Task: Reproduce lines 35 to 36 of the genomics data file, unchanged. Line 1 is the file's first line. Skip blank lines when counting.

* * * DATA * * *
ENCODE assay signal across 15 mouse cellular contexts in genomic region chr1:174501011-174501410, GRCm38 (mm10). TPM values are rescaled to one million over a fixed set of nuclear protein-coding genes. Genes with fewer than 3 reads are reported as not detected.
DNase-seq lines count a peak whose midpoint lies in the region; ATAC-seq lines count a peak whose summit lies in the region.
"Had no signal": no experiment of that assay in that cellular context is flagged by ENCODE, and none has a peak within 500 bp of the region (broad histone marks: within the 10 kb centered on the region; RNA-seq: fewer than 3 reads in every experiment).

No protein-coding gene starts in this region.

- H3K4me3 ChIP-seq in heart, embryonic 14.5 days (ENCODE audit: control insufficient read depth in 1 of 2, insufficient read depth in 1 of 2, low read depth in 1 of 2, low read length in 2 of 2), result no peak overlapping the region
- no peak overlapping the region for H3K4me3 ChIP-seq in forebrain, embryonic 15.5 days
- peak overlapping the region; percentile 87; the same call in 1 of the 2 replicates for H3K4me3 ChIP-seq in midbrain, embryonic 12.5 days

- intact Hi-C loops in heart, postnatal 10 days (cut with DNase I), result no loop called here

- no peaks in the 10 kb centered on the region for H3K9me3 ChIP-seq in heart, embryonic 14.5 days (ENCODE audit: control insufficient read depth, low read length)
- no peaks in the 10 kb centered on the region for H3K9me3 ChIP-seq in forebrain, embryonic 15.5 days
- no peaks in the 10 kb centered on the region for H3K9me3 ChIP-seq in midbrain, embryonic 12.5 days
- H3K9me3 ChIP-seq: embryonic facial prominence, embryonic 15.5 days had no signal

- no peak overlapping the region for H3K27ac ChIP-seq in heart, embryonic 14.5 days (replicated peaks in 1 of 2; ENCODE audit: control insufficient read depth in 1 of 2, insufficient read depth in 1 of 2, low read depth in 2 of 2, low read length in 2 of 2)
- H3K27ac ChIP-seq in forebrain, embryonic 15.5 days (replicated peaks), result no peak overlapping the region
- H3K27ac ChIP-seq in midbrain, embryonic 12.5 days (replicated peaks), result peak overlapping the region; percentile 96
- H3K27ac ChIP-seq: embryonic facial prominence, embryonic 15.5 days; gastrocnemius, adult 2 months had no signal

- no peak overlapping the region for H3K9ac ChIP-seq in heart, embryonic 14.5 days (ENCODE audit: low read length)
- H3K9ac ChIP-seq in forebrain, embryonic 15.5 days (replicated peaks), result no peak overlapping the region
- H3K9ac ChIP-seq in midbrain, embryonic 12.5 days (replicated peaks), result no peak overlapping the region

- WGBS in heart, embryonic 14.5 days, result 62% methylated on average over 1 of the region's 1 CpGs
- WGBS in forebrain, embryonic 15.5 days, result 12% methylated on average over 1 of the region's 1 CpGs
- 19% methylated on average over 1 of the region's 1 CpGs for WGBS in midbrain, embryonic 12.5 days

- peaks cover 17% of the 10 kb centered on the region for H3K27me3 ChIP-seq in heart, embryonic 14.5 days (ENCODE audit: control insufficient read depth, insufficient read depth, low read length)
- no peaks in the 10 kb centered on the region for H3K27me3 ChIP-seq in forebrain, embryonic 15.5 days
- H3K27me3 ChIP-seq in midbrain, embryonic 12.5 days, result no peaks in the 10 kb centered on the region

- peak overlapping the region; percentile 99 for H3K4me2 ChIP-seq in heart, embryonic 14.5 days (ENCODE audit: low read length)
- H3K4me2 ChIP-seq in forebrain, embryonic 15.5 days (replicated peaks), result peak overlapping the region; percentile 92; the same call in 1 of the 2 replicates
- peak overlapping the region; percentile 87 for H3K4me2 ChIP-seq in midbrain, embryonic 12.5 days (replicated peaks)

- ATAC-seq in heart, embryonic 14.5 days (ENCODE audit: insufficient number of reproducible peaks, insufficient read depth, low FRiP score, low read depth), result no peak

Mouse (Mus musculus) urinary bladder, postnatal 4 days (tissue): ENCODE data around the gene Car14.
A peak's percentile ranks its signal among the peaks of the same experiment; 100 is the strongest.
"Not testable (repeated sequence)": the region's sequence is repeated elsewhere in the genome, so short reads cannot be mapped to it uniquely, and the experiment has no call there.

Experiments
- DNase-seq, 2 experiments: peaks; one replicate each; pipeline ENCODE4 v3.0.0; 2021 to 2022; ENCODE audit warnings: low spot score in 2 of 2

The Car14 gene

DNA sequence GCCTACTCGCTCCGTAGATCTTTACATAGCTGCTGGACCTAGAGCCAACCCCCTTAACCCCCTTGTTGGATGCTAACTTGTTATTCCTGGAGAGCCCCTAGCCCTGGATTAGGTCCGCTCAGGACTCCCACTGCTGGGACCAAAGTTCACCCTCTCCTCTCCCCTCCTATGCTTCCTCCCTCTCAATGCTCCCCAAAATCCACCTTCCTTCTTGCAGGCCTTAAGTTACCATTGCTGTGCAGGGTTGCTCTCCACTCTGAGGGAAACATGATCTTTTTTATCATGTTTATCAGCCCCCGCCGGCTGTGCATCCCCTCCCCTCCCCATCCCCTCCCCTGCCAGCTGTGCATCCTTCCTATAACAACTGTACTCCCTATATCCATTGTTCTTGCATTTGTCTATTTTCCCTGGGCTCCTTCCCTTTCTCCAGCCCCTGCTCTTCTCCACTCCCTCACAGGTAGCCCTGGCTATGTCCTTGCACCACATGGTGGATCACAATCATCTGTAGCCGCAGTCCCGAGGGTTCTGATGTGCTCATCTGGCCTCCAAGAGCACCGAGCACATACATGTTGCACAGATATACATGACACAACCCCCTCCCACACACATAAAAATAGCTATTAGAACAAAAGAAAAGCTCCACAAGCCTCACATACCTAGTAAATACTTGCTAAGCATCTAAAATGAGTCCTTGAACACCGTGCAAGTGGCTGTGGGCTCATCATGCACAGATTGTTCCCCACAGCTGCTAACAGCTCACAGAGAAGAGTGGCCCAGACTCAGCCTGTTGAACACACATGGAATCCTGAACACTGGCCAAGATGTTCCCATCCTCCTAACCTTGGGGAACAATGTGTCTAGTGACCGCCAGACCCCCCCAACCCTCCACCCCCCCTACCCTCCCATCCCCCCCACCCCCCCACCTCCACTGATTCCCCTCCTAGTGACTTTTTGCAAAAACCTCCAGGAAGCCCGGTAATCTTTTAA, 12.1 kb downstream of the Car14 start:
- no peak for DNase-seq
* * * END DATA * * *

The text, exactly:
The Car14 gene

DNA sequence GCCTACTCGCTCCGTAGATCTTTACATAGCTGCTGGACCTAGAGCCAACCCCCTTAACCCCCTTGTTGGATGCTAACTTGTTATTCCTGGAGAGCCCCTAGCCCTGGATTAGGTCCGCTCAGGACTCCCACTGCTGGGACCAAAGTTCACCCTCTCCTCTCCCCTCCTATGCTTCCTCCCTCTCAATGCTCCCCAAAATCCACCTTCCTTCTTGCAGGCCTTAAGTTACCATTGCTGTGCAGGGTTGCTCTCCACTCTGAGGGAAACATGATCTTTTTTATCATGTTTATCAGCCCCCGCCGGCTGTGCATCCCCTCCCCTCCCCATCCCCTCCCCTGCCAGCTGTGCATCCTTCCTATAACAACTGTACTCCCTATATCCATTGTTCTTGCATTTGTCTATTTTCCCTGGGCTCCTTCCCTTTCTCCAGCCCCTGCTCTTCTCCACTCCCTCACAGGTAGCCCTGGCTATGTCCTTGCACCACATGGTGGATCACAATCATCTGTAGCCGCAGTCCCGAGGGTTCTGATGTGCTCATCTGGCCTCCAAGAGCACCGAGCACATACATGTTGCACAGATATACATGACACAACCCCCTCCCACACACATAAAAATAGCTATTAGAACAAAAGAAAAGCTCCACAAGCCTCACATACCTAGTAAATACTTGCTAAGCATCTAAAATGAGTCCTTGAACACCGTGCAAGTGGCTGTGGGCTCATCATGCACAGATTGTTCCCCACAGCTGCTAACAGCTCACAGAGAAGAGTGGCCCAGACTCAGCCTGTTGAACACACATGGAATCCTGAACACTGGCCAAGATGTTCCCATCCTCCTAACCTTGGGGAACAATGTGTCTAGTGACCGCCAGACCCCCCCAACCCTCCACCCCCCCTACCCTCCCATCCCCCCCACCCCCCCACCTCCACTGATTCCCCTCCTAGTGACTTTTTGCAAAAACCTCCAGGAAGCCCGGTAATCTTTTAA, 12.1 kb downstream of the Car14 start: